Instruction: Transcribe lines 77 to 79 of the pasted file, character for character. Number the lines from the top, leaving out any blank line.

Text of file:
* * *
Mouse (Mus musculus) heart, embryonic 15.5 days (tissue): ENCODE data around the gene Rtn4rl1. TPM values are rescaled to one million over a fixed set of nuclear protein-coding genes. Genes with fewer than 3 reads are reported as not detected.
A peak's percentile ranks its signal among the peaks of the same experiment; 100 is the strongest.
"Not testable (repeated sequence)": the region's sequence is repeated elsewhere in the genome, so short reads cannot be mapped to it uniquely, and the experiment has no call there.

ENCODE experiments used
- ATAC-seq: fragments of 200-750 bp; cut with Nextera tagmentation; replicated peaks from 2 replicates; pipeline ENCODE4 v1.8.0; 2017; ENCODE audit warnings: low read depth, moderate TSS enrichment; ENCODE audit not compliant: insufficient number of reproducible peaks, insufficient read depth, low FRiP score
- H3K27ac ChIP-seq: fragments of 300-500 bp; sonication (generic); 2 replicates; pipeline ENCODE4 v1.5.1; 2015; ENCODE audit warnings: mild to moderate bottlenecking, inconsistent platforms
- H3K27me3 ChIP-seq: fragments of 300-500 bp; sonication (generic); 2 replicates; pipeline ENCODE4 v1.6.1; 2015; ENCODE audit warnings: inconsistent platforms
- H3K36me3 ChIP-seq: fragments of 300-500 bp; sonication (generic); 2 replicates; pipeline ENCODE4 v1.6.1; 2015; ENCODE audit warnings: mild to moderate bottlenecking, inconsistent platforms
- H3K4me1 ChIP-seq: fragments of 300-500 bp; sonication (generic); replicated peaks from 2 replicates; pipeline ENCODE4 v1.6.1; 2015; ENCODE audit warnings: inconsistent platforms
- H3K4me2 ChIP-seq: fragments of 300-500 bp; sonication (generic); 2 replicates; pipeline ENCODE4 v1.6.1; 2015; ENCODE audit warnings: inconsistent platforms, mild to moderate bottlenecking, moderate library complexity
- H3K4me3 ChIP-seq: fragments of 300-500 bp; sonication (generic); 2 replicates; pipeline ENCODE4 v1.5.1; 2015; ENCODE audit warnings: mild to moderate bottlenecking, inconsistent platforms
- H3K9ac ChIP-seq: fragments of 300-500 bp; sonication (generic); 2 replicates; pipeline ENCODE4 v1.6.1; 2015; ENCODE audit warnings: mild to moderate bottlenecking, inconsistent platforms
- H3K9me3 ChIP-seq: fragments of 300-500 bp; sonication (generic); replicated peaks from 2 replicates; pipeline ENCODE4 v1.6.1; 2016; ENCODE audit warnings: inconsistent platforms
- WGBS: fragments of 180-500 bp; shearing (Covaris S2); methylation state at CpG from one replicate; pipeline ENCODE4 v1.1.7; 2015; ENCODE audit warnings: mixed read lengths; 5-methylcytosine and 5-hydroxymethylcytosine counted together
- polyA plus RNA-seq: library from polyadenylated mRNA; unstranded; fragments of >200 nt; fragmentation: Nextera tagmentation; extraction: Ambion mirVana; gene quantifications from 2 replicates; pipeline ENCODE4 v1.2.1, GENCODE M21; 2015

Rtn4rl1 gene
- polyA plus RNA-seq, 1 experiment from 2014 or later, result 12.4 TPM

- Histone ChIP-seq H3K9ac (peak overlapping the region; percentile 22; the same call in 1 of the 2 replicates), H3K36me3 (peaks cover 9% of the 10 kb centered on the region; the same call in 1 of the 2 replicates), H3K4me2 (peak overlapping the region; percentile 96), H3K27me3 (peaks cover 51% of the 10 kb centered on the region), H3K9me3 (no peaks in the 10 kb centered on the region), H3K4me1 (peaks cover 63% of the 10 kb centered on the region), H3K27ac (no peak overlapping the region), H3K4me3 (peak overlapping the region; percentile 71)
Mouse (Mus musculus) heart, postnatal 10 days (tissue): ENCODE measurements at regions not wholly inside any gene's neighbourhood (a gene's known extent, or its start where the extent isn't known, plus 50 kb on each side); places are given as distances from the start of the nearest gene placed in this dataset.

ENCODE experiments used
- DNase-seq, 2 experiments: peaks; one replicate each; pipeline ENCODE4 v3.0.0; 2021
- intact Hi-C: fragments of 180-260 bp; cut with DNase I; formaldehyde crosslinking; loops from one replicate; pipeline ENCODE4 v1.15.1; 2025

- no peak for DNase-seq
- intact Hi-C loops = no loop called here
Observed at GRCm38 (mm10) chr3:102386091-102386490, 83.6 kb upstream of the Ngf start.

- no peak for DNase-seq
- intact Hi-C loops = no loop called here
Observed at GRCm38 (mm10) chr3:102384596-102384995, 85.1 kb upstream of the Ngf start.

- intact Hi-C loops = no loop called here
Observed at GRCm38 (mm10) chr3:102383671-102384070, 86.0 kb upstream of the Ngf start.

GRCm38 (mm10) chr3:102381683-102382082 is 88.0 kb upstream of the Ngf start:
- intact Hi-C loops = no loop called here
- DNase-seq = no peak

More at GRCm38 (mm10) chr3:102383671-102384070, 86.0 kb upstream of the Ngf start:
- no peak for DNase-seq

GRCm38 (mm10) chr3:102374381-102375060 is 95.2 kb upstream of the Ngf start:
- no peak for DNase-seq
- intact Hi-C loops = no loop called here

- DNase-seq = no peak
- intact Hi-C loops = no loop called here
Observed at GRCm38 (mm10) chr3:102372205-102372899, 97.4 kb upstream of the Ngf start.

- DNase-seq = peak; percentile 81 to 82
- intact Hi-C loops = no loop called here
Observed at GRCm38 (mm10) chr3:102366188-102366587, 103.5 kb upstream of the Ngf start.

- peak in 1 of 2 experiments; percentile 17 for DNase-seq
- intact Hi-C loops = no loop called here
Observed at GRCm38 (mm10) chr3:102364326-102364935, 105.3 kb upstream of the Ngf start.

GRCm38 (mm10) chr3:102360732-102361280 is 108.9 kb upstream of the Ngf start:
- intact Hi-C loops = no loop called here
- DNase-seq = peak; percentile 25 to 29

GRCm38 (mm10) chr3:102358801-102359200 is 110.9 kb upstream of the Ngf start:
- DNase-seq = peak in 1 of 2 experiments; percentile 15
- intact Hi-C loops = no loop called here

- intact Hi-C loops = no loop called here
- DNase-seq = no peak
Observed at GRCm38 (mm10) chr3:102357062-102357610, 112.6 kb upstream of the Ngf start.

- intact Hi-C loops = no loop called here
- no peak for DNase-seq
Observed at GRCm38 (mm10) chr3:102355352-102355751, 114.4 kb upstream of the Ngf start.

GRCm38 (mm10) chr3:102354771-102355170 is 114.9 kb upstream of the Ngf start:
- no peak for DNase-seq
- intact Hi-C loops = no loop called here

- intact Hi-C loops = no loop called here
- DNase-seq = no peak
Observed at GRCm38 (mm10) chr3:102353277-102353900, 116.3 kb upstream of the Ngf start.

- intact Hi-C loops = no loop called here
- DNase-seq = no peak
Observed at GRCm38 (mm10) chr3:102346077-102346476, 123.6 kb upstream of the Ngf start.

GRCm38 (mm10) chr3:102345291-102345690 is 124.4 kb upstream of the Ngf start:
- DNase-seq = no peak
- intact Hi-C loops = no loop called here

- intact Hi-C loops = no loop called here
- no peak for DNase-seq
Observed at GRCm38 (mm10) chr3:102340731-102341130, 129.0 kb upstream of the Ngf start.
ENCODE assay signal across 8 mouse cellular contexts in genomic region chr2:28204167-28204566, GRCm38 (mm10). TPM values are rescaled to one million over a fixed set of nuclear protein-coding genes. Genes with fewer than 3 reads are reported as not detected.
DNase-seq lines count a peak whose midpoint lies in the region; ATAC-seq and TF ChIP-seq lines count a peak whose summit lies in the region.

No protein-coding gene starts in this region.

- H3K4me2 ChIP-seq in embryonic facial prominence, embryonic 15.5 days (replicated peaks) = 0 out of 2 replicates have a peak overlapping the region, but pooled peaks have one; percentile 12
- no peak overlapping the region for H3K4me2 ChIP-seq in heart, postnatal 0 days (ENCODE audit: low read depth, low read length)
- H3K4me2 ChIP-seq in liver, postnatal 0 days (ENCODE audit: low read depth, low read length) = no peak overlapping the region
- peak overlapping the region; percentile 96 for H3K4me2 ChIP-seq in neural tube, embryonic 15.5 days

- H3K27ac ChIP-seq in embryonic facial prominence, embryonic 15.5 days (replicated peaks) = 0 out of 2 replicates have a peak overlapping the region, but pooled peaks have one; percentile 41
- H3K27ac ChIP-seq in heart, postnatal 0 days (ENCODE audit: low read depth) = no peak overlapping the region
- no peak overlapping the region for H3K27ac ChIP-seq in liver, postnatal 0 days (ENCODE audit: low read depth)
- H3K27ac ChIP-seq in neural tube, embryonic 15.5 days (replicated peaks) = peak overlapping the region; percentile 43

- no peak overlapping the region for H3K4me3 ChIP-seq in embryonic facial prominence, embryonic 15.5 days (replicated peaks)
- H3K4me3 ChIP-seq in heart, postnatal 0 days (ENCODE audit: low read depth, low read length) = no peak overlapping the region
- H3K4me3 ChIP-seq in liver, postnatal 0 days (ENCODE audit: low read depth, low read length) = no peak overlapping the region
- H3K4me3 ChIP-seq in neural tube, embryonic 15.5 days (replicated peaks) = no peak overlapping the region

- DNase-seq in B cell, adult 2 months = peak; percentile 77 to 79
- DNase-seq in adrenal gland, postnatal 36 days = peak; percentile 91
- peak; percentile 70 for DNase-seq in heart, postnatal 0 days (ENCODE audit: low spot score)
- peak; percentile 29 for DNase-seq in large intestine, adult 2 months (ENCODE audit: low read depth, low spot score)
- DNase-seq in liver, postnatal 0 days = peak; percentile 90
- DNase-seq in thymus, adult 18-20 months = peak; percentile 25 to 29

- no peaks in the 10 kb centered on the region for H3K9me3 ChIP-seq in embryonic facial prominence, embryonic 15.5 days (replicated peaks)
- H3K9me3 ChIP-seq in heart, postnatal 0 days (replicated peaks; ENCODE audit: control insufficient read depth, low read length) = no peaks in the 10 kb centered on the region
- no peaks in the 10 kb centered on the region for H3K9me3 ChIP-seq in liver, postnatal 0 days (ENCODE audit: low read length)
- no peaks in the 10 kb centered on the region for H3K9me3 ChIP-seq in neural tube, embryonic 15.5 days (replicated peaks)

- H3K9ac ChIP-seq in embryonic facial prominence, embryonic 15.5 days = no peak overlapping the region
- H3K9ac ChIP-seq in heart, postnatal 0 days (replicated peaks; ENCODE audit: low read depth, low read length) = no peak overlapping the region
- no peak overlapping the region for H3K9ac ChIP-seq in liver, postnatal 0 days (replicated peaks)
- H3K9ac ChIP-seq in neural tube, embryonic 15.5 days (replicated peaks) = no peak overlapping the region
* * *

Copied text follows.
No protein-coding gene starts in this region.

- H3K4me2 ChIP-seq in embryonic facial prominence, embryonic 15.5 days (replicated peaks) = 0 out of 2 replicates have a peak overlapping the region, but pooled peaks have one; percentile 12
- no peak overlapping the region for H3K4me2 ChIP-seq in heart, postnatal 0 days (ENCODE audit: low read depth, low read length)